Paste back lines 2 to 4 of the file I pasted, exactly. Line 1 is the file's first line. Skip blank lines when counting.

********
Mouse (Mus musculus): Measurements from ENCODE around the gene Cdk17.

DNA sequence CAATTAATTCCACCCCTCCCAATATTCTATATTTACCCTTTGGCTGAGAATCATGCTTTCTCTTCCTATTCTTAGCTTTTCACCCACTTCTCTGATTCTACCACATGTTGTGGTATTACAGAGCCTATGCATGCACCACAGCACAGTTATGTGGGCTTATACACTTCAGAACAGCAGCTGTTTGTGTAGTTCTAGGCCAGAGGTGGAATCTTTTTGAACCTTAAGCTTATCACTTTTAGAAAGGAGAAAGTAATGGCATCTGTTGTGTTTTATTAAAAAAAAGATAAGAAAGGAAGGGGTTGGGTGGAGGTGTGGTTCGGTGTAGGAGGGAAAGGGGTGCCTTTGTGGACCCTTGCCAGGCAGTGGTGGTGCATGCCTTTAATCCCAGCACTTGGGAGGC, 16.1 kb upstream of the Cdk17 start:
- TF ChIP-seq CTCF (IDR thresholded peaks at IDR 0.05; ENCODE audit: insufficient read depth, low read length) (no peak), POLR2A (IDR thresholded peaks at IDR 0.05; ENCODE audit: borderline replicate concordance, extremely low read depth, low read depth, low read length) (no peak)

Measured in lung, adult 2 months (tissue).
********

DNA sequence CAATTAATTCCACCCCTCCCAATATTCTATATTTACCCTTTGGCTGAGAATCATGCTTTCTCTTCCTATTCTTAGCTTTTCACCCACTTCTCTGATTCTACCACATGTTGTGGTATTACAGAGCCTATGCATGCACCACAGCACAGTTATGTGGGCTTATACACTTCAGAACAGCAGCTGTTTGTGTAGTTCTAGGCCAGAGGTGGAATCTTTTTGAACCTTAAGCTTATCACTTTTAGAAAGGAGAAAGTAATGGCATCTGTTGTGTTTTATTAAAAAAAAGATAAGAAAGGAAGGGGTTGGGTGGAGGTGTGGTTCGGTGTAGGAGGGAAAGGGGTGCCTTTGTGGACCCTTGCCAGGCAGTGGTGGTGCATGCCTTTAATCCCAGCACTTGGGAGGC, 16.1 kb upstream of the Cdk17 start:
- TF ChIP-seq CTCF (IDR thresholded peaks at IDR 0.05; ENCODE audit: insufficient read depth, low read length) (no peak), POLR2A (IDR thresholded peaks at IDR 0.05; ENCODE audit: borderline replicate concordance, extremely low read depth, low read depth, low read length) (no peak)

Measured in lung, adult 2 months (tissue).